Photo courtesy of Brad Cottrell Photography


CirqueLouis presents Midsummer Night’s Circus

Review by Kathi E.B. Ellis

Entire contents copyright © 2016 Kathi E. B. Ellis. All rights reserved.

The year-old Cirque Louis presented an ambitious program at the Iroquois Amphitheater on Saturday evening. Introduced as a part of this year’s “Will in the Ville” celebrations, A Midsummer’ Night’s Circus was positioned as loosely based on William Shakespeare’s A Midsummer Night’s Dream.

The cast of more than forty was drawn from Cirque Louis personnel as well as from Turner’s Circus, and the organization also partnered with Aby Laby Land, a local music group, who created an original soundscape for the evening. The announcement of both partners was met with enthusiastic cheers and whistles from the large crowd at the amphitheater, almost three-quarters full.

The Cirque Louis performers were at their most assured in the air, and some of the aerial work was truly spectacular. In Act One the Palace Children on the Carousel (Josie Chitwood, Emily Cordero, Lucy Heitz, Maerose Monin) were elegant and fearless, clearly demonstrating that it is training, not age, which is the key to aerial work. Act Two’s web dance performed, I infer, by Peaseblossom (Elka Miller,) Cobweb (Ella Price,) Moth (Lily Price,) and Mustardseed (Maddie Shakleton,) ably supported by Adam Traylor, Todd Smith, Andy Pappano, and Adam Springer, was breathtaking in its agility and speed.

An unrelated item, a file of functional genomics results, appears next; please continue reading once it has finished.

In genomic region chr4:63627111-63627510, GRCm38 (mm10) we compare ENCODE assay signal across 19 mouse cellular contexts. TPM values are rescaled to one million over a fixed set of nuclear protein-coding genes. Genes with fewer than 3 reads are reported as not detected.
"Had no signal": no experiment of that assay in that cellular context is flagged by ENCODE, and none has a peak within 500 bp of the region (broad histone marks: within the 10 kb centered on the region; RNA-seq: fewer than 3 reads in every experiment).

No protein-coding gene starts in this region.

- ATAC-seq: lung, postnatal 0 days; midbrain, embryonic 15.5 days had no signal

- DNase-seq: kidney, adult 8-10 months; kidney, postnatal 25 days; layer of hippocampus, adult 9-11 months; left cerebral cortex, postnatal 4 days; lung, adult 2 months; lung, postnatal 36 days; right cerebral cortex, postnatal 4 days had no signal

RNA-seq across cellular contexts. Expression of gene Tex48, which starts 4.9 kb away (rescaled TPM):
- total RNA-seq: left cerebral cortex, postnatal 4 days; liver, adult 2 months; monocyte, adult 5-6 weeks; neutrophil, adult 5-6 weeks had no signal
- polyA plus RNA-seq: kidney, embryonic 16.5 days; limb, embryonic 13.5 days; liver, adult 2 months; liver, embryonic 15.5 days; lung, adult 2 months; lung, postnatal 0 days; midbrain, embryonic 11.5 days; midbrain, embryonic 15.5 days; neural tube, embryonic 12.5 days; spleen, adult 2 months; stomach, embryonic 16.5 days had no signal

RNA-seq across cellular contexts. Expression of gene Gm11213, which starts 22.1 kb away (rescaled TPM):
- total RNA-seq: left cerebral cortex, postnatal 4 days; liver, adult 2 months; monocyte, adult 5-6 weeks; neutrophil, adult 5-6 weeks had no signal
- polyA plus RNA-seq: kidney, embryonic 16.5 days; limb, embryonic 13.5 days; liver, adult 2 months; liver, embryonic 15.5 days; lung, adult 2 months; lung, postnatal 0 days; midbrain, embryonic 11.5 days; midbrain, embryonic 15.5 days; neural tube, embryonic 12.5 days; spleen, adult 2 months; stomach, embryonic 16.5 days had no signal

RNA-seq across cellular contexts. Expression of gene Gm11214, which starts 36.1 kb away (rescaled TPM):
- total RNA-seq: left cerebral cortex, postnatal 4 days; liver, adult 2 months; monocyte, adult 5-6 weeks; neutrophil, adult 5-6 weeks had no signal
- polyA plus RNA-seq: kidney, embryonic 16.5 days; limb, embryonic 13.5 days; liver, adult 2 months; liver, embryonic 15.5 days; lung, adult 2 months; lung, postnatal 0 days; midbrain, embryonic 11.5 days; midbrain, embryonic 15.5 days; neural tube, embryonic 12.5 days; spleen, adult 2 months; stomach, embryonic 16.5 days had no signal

The Act Three silks, interpolated before Puck’s epilogue, were the most spectacular number of the evening. Four courtiers shimmied up the lusciously yellow-colored silks for an extended virtuosic display that brought repeated and deserved bouts of applause. Unfortunately this number was the one seen by fewest people, as there were waves of exodus at both intermissions. Even the enticement of act three being “only twenty minutes” was not enough to keep families with young children from streaming out at the second intermission. The program lists just three ladies-in-waiting to Hippolyta (Emma Proietta, Leighann Pusateri, Laura Shahan) and yet there were four performers in the air.

Titania (Emily Price) and Oberon (Jordan Clark) were two of the most compelling characters of the evening; when they were on stage, their other-worldly auras ensured that they were the ones on whom we focused; Lee Mai’s Puck was effectively sprite-ish. These three were also the most assured with the more circus-like activities on the ground. The world of the fairies was the most successfully realized visualized with eye-popping black and white costuming, design credited to Artistic Director Christine Moondancer. Part of Titania’s court were the charming Attendants on Globe (Lucia Pappano, Annabelle Springer, Hannah Wilkins,) three of the youngest performers whose nonchalance walking on large red globes made this balancing act look ridiculously easy.

The narrative of the evening followed the original sufficiently for those who know the play to recognize the major plot elements. It was a smart choice to switch out the mechanicals for a group of traveling gypsy performers. The addition of a prologue to explain Hippolyta’s capture was an indifferent beginning to an evening that was going to stretch close to three hours.